In a typically well thought out comment on my recent post that ARTA should focus on getting the train system sorted before getting stuck into all these bizarre promotions they have going on, Nick R pointed out that I was perhaps being a little bit harsh on ARTA and that the problems being experienced by our rail system at the moment are – just like they’ve been for years – the result of decades of neglect. Furthermore, political moves have meant that ARTA appears to be receiving less money from NZTA than previously anticipated, which seems to have led to an $11 million cutback to their rail budget.
I certainly agree with Nick that the problems experienced on the rail network generally aren’t ARTA’s fault, and perhaps I was being a tad harsh on them. But certainly it seems as though things could be done quite a lot better in a number of areas – both to minimise the inconvenience of delays, to make people feel as though the various agencies involved are really trying their best to fix things up, and to also offer some hope that things will get better some time before 2013 when electrification is completed. Quite simply, I think people want to know that there’s light at the end of the tunnel.
A good example of how to do this was shown last year when the Central Connector bus lanes were being built along Symonds Street. The construction did cause chaos and mayhem, but there was pretty good signage around explaining what was going on, people knew well in advance when the connector would be open and what benefits it would bring. In particular I remember a sign that read “Road Works Today so our Roads Work Tomorrow” which I thought was quite clever.
And there is a lot for rail passengers to look forwards to in the next few months. Next month Grafton station will open, which means that the stretch of single-track between Newmarket and Boston Road will be history. This should improve reliability of the Western Line quite significantly. Beyond that, in July the Onehunga Line will supposedly open (I’ll believe it when I see the station under construction) opening up a whole new corner of Auckland to the rail system. Later in the year, around September/October the New Lynn station will be completed – meaning the complete elimination of single-track on the Western Line. Oh, and some time in there the new Avondale station will open in a far more convenient location to the town centre.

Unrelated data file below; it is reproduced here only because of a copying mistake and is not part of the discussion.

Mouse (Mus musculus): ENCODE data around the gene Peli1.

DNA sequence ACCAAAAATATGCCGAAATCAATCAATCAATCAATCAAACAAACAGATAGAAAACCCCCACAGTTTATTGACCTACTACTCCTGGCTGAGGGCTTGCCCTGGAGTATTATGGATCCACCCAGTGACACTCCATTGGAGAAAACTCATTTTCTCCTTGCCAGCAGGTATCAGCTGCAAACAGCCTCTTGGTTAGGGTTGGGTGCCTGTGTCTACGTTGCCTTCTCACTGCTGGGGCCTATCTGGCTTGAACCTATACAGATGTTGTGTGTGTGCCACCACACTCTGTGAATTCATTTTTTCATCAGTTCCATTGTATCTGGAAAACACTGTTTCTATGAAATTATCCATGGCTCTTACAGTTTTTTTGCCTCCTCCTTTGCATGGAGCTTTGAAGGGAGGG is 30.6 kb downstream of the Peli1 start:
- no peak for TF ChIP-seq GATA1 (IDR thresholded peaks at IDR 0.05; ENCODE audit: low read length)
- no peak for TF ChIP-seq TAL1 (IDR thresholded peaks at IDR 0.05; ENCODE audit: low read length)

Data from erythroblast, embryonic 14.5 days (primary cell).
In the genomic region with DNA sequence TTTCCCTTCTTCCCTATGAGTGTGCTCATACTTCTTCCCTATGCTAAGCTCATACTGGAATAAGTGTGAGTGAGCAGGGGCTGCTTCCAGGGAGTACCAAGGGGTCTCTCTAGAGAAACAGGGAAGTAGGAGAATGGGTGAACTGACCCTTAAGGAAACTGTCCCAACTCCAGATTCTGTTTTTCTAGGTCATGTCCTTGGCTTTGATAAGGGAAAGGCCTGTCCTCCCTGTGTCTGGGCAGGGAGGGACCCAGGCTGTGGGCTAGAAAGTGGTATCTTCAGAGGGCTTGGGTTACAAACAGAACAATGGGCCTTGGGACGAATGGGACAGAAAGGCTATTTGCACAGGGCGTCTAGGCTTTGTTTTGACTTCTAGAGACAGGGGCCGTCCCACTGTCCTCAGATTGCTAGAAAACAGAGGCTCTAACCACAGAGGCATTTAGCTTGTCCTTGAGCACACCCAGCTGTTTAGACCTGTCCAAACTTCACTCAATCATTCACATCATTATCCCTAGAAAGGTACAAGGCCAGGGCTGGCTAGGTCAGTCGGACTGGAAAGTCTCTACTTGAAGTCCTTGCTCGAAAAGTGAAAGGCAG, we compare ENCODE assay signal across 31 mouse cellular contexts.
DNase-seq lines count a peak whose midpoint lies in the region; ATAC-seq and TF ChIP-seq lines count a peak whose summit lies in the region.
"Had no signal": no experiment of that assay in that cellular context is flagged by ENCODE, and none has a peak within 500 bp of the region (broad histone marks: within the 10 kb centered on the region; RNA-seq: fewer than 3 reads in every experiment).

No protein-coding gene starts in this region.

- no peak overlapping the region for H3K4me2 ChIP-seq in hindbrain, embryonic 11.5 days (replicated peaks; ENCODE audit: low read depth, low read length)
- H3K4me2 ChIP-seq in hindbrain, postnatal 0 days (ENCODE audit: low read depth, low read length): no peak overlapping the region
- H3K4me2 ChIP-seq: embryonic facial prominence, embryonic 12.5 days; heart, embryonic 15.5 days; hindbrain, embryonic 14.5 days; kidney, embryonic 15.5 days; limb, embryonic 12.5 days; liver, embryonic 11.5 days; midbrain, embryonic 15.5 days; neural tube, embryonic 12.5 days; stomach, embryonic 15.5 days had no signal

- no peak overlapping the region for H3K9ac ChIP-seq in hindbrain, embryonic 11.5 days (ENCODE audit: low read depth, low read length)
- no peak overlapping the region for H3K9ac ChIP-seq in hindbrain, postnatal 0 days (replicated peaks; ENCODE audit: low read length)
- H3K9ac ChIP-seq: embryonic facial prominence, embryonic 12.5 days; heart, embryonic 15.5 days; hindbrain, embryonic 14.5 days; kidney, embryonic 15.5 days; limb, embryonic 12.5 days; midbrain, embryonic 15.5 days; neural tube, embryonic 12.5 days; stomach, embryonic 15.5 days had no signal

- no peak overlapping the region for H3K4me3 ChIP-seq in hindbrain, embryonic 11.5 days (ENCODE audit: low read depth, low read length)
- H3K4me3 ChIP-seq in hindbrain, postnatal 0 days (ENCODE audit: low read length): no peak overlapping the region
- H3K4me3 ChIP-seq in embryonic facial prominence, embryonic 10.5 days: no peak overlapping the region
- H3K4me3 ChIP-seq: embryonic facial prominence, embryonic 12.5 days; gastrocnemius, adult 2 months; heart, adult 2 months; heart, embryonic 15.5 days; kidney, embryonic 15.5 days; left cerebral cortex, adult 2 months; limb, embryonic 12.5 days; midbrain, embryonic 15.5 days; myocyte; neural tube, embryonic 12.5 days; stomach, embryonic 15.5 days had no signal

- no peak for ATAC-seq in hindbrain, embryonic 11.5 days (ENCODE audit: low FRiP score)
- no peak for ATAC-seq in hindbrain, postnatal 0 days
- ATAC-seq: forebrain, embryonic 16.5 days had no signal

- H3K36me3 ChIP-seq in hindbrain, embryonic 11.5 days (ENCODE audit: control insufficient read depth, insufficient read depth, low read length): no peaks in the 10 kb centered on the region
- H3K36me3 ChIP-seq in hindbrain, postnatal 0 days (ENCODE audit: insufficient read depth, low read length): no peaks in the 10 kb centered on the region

It also seems as though in July we’ll see a new and improved rail timetable, perhaps even with 10 minute frequencies on the Southern and Eastern lines at peak hour (that’s the rumour I’ve heard anyway). Hopefully we’ll also see trains running later at nights, and more weekend services on the Western Line in particular (this might only come after double-tracking is completed in October). Beyond that, the Manukau Branch Line will open some time next year.
The point being that there is a lot to look forward to, and also that many of these improvements (such as the elimination of stretches of single-track on the Western Line) will lead to greater reliability on the rail system. Yet outside of a pretty small circle of transport nerds like myself, I don’t know how many people know how close we are to completing many projects that have been going on for years now. They’re also unlikely to know about timetable improvements or anything like that. They can’t see the light at the end of the tunnel.
I also think that ARTA needs to get together with KiwiRail and Veolia to work out exactly what’s causing the problems that seem to have been plaguing the rail system throughout this year. Obviously some of the problems won’t have an easy solution, but surely some of them might and effort should be going into eliminating those small issues. Even if we can reduce the number of problems by 20%, that’s well worth the effort. And ARTA should tell us about all of this, they should let the customer know that they’re working hard to fix the issues: that KiwiRail has analysed exactly where points failures occur most frequently and is doing something about it; that Veolia and ARTA are working to identify their most unreliable trains and using them as infrequently as possible or undertaking additional maintenance to reduce the number of mechanical faults; or ensuring that when staff on a train apologise for a delay they actually do so in a way that sounds like they mean it.
It’s annoying enough to experience problems on the rail network, but feeling as though none of the agencies responsible give a damn is like adding insult to injury. For this approach to work it has to be genuine though, ARTA really does have to get together with KiwiRail and identify why there are over 200 points failures on the Auckland rail network each year and establish a process of doing something to reduce this number, they really do have to find ways to communicate better to passengers when things are going wrong, how long the delay will be, what other options people have and so forth. Ultimately, I do believe that ARTA cares about its passengers – but they need to show that better.
What do others think? What could ARTA do better here, aside from the obvious of ensuring that the problems didn’t happen in the first place?